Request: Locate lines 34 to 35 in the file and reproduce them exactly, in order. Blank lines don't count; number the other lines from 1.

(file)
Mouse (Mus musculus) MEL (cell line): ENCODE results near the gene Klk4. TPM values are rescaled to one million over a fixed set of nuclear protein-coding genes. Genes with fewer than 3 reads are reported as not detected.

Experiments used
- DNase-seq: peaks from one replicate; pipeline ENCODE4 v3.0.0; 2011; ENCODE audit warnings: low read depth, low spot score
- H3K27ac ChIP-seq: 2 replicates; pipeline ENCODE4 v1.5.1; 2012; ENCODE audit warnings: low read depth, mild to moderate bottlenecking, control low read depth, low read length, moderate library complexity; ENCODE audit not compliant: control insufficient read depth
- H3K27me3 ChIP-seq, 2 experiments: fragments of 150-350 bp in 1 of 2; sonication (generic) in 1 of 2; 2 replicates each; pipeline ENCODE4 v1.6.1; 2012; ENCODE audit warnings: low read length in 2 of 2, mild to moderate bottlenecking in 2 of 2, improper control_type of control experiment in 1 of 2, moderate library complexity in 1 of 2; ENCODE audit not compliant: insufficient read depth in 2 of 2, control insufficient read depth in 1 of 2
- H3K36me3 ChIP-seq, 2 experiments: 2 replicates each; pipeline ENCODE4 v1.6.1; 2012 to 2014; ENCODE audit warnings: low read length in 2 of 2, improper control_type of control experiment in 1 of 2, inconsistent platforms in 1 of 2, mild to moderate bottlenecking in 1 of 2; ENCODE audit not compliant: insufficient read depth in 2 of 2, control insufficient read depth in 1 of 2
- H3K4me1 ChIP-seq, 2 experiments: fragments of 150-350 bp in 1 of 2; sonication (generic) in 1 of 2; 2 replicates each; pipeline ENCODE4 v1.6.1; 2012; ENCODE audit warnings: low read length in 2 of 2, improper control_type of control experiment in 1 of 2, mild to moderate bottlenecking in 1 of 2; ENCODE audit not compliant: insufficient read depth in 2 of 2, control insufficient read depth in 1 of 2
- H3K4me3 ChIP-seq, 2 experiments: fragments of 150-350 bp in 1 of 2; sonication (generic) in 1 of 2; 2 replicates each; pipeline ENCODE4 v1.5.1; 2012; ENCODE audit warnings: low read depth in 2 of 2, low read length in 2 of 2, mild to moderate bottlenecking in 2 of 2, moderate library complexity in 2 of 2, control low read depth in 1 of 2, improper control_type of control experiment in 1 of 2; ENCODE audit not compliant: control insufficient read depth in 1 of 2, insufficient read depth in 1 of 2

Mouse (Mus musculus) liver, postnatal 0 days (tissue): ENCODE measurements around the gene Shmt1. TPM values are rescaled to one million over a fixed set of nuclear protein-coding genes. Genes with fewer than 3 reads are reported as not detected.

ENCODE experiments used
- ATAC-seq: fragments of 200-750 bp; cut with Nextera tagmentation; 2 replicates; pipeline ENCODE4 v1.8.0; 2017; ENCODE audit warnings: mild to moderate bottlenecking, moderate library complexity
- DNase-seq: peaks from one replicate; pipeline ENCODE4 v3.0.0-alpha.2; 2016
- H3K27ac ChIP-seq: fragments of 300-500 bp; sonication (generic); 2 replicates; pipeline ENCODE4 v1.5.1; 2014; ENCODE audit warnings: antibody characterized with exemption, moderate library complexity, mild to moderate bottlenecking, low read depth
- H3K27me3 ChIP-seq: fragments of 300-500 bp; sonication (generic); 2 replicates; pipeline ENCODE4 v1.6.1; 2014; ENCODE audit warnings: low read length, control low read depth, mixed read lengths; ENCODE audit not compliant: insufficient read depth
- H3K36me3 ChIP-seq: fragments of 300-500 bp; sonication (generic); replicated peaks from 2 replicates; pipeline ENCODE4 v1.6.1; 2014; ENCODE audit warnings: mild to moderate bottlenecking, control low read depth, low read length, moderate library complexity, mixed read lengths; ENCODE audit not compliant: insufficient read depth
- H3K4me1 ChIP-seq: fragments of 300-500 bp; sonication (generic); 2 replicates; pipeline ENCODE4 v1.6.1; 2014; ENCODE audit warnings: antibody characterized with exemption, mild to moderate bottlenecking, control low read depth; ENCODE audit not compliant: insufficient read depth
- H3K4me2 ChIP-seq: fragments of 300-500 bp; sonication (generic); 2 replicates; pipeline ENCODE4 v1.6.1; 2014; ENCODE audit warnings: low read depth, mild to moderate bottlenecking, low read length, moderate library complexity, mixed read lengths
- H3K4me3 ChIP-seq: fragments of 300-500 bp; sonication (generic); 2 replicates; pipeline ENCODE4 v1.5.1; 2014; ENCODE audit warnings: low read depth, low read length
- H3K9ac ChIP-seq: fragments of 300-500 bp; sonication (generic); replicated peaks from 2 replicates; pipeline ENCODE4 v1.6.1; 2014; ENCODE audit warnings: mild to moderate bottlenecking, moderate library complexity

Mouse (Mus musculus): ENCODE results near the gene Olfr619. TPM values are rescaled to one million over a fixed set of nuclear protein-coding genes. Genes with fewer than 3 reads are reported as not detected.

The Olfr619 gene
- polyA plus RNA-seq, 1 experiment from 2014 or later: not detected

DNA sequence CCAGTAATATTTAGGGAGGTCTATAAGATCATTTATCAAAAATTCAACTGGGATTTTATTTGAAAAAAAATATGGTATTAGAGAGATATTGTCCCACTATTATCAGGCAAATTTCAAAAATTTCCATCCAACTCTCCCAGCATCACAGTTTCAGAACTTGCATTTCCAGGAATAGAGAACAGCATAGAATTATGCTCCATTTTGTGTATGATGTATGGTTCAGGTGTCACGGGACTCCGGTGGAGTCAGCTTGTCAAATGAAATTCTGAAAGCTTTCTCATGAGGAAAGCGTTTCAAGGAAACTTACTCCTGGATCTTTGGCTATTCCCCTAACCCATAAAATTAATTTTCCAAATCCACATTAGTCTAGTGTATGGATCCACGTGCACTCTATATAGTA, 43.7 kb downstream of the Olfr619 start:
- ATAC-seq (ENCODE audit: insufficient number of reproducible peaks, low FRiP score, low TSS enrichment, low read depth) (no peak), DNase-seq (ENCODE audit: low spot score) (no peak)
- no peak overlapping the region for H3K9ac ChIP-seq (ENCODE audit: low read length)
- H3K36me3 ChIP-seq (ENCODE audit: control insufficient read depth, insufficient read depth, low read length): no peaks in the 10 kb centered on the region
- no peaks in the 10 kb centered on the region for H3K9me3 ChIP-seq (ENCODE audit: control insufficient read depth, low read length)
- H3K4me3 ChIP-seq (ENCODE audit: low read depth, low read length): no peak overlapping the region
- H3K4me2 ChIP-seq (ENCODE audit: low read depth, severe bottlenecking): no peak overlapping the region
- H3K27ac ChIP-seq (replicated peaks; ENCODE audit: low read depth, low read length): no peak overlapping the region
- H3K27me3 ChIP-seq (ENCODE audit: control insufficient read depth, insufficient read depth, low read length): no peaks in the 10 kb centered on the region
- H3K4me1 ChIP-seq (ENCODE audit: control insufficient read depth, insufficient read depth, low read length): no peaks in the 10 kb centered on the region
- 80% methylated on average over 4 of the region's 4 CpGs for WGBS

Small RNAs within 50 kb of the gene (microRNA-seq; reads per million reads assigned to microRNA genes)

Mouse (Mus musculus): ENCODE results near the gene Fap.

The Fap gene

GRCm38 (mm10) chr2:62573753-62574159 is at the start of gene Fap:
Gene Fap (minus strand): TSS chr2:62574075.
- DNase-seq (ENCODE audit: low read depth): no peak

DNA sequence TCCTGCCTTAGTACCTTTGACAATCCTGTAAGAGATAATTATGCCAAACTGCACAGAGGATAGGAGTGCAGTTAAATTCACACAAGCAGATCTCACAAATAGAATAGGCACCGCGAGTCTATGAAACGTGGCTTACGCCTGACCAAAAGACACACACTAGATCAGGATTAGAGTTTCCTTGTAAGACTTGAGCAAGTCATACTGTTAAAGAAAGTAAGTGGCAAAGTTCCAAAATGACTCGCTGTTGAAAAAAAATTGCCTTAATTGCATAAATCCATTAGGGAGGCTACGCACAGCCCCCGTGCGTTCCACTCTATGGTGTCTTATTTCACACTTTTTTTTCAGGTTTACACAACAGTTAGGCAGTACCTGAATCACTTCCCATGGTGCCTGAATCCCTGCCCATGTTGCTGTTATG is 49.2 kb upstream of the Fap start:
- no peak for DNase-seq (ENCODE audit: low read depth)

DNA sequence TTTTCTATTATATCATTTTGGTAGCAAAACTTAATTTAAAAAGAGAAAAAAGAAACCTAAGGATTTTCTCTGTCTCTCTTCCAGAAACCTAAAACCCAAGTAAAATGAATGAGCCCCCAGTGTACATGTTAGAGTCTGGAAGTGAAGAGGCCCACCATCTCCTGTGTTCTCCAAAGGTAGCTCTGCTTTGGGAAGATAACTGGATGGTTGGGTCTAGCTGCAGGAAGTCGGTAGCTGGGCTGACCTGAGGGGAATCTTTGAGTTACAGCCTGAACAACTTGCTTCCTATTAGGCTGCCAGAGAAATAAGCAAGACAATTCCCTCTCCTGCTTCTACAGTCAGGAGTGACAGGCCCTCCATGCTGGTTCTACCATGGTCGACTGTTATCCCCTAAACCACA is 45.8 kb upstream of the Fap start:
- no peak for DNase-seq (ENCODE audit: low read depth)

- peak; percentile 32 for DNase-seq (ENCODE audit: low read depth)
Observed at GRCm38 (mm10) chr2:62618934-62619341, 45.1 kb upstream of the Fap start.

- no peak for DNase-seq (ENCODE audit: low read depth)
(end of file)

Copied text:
Small RNAs within 50 kb of the gene (microRNA-seq; reads per million reads assigned to microRNA genes)

Mouse (Mus musculus): ENCODE results near the gene Fap.